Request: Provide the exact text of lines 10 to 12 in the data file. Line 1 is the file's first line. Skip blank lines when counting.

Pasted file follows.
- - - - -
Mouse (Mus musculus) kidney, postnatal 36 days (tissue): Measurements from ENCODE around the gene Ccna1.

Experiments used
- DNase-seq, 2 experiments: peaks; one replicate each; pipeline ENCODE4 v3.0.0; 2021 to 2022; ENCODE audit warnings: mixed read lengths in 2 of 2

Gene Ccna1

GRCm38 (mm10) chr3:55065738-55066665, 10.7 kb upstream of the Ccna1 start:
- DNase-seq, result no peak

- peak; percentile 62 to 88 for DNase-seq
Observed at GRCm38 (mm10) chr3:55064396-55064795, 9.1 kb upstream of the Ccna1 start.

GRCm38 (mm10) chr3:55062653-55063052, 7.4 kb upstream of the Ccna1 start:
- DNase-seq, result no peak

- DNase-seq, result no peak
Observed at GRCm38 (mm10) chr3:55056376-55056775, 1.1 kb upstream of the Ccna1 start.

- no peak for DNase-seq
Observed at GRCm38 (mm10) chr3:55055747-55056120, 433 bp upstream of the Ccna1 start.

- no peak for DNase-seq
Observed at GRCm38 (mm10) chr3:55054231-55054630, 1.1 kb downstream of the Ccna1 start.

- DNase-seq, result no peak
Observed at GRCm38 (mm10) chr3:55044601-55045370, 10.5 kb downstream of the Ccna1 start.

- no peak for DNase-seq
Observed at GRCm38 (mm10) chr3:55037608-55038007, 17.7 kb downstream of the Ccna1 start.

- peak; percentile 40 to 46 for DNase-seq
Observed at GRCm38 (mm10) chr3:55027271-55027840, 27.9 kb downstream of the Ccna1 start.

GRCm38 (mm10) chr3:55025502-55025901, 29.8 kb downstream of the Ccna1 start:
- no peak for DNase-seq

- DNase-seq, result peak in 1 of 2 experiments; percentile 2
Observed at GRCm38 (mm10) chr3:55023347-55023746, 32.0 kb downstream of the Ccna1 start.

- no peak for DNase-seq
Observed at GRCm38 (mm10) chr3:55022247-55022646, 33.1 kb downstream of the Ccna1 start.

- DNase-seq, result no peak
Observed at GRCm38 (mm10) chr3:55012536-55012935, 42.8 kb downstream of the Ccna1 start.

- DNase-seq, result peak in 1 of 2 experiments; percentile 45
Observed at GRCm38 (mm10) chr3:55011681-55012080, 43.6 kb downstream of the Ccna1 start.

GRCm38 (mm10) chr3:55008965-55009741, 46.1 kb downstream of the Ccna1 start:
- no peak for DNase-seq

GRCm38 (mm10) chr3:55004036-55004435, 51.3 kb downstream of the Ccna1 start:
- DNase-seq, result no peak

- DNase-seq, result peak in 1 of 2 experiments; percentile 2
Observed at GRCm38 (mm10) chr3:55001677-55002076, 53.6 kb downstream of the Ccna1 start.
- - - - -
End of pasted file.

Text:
- DNase-seq, result no peak

- DNase-seq, result no peak
Observed at GRCm38 (mm10) chr3:55056376-55056775, 1.1 kb upstream of the Ccna1 start.